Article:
It’s great to see the better weather and plants bursting into life. All around us the birds are nesting and the air is full of pollinators playing their crucial role in our environment.
Sometimes the plants the pollinators are searching for are few and far between, even in rural and island areas. Alan Titchmarsh, whose TV gardening programmes have helped many existing and aspiring gardeners, is promoting the idea of creating pit stops of plants.
Wildlife is in crisis – 76% of butterflies in the UK have declined since 1976.
Alan has joined forces with Butterfly Conservation to encourage people to create a small oasis of plants to help insects get from one area of habitat to the next.
Pit stops of all sizes are needed, which means everyone can get involved, no matter how large or small the space they have available is. Even a small plant pot on a doorstep or balcony could help provide butterflies and moths with an important foodplant or nectar.
Whether you live in a city or village, everyone can contribute to support our vital pollinating insects, and have butterflies and moths in your garden day and night.
Alan Titchmarsh, who is Vice-president of wildlife charity Butterfly Conservation, explained:
“By providing a pit stop for pollinators, you will be doing your bit for the insects that allow us to survive. Without them, we are gone. Plants aren’t pollinated and crops don’t grow. We need pollinators and we need to look after the planet for them.
“A really good pit stop for pollinators will have open flowers, which are needed for adult butterflies and moths to feed on, and also some plants on which butterflies and moths can lay their eggs, and for caterpillars to feed on. Something as simple as a bunch of nettles in a sunny corner is one good way to provide this.”
Sarah Hancocks, Marketing Projects Manager of Vivara, official partner of the Pit Stops for Pollinators campaign, said:
“Back gardens can provide essential pit stops for insects. Whatever space you have, make it inviting to wildlife whilst enjoying doing your bit to help nature thrive on your doorstep. We’ve developed a range of new wildlife borders designed to help you give a corner of your green space back to wildlife, and even have one specifically to encourage butterflies. It includes an array of butterfly-friendly plants including Black-Eyed Susan, Lavender Hidcote, White Coneflower, Garden Catmint, Verbena bonariensis and White Dwarf Buddleja.”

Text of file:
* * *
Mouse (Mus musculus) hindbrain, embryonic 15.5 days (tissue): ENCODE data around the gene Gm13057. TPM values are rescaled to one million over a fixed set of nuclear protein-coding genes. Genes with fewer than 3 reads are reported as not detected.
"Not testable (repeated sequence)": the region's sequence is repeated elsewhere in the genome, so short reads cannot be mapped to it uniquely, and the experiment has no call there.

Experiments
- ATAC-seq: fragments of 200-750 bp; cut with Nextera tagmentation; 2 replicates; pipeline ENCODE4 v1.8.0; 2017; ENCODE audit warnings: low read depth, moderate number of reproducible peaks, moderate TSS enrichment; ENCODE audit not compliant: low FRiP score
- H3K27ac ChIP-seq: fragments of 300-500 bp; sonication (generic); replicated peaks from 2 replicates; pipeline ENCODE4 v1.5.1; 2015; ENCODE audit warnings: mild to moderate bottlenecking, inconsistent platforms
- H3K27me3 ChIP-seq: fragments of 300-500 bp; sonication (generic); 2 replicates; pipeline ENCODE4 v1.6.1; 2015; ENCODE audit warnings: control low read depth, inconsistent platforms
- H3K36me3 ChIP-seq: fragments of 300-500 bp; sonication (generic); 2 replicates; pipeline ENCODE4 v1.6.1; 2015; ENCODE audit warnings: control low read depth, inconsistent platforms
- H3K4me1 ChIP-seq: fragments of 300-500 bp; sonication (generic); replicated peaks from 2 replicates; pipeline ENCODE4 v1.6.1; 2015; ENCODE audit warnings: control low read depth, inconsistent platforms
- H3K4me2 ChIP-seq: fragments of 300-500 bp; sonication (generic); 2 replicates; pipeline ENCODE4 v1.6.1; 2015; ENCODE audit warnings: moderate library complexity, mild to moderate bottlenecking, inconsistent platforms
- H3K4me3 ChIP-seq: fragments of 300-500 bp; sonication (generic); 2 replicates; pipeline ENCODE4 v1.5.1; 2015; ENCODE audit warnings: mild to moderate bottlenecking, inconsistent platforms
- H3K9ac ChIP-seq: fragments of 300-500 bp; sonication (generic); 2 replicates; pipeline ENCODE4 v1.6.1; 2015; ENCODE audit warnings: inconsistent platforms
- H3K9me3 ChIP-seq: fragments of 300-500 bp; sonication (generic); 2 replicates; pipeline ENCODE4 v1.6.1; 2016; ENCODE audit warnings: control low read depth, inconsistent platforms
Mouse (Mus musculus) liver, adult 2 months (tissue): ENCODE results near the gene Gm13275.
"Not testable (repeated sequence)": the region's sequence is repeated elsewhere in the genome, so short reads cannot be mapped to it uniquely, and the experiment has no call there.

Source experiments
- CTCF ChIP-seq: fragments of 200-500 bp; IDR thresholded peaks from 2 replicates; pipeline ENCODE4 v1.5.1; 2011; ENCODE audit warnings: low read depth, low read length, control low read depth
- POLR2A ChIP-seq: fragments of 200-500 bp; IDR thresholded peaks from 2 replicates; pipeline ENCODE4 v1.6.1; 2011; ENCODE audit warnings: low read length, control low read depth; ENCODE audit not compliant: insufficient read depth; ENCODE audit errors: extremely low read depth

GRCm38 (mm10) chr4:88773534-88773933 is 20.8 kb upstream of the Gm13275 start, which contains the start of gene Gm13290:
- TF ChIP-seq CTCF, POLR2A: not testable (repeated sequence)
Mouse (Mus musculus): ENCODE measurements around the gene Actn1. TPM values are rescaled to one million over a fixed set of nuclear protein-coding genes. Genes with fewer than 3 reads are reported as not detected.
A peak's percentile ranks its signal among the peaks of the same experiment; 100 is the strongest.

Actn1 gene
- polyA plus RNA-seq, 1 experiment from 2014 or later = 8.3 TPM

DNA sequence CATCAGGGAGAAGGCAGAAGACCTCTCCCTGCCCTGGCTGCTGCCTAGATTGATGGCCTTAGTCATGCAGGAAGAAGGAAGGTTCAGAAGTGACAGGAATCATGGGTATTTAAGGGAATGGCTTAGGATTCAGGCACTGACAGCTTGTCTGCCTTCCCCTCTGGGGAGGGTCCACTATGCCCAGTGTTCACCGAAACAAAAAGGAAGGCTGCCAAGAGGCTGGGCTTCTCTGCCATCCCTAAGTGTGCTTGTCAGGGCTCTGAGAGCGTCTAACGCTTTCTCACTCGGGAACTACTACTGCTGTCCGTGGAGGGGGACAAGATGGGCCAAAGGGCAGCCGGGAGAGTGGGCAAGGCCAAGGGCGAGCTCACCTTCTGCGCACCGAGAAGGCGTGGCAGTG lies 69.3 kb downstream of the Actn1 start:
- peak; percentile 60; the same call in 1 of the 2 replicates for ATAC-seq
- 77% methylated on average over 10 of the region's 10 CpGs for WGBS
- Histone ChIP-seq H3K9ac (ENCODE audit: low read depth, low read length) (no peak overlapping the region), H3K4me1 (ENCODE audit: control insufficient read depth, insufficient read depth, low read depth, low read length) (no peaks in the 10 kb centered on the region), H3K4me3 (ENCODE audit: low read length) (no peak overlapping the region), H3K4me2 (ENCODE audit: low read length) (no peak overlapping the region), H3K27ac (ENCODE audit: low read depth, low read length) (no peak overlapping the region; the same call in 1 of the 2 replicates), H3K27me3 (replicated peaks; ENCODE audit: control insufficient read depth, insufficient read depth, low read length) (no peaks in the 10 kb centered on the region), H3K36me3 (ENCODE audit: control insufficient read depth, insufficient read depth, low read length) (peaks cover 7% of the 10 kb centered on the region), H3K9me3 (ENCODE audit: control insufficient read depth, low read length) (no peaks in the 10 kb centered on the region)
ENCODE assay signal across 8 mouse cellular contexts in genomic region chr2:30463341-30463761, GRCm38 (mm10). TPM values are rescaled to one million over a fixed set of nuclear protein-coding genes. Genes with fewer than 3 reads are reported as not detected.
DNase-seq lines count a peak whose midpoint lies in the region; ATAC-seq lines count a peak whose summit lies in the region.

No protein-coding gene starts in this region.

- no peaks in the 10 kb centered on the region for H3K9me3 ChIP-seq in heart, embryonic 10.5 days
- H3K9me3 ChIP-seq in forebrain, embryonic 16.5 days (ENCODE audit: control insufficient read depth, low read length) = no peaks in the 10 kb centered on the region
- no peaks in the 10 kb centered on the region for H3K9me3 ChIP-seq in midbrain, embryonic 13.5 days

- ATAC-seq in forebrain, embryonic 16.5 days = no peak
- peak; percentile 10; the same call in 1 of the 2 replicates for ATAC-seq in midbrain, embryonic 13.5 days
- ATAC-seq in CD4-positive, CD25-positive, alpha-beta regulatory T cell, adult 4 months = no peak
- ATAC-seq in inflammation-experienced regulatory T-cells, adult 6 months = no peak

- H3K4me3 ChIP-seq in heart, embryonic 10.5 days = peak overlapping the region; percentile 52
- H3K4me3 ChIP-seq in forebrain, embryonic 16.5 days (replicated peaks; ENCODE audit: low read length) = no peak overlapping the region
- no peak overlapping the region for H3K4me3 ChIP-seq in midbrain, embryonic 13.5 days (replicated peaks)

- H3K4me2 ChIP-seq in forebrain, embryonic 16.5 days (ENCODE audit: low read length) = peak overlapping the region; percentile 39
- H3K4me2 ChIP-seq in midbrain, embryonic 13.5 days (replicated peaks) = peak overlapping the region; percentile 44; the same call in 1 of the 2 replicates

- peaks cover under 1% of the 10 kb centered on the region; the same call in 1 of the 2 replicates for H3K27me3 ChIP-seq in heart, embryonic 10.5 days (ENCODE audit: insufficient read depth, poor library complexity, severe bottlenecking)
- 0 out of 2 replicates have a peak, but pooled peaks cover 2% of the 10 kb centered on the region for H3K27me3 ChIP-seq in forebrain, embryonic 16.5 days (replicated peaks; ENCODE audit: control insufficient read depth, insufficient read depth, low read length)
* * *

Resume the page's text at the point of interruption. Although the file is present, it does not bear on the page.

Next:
What to plant for an insect-friendly garden:
Nasturtiums provide a foodplant for the caterpillars of both the Large and Small White butterfly.
Pot Marigold will provide nectar for adult butterflies
Buddleia is known as the ‘butterfly bush’ for a reason! The long purple or white flower heads are very attractive nectar sources for butterflies like Peacock and Small Tortoiseshell.
Verbena bonariensis is an excellent alternative if you don’t have space for a large Buddleia. It sends up tough, thin stems topped with masses of purple flowers that are a magnet for insects. It also seeds itself, so you will see it popping up in new places around your garden year after year.
Lavender ‘Hidcote’ is regarded as one of the best lavenders for the British climate. Butterflies and moths with shorter tongues can access the nectar inside its small flowers. A good plant for pots in sunny places as it prefers dry conditions.
Ox-eye Daisy is the UK’s largest-flowered native daisy with beautiful white petals and a yellow centre that is very inviting to butterflies. It will enthusiastically self-seed.
Viburnum davidii is a great shrub for a variety of situations in the garden. It can be grown in full sun or in partial shade. The white, shallow flowers come out in May and will be visited by smaller butterflies and moths, as well as short-tongued bees and hoverflies.
Field Scabious is a herbaceous perennial with blue-violet flowers that attract a large number of pollinators. Likes full sun but tolerates partial shade.
Honeysuckle is a plant that will twine through a tree but needs some support to grow up a fence. This native climber is an attractive and sweet-scented night-time source of nectar through the summer months for Privet and Elephant Hawk-moths. It is also a foodplant for Early Grey and Twenty-plume moth caterpillars.
For more of Alan’s top tips for creating a pit stop for pollinators, you can download a free guide, at www.butterfly-conservation.org.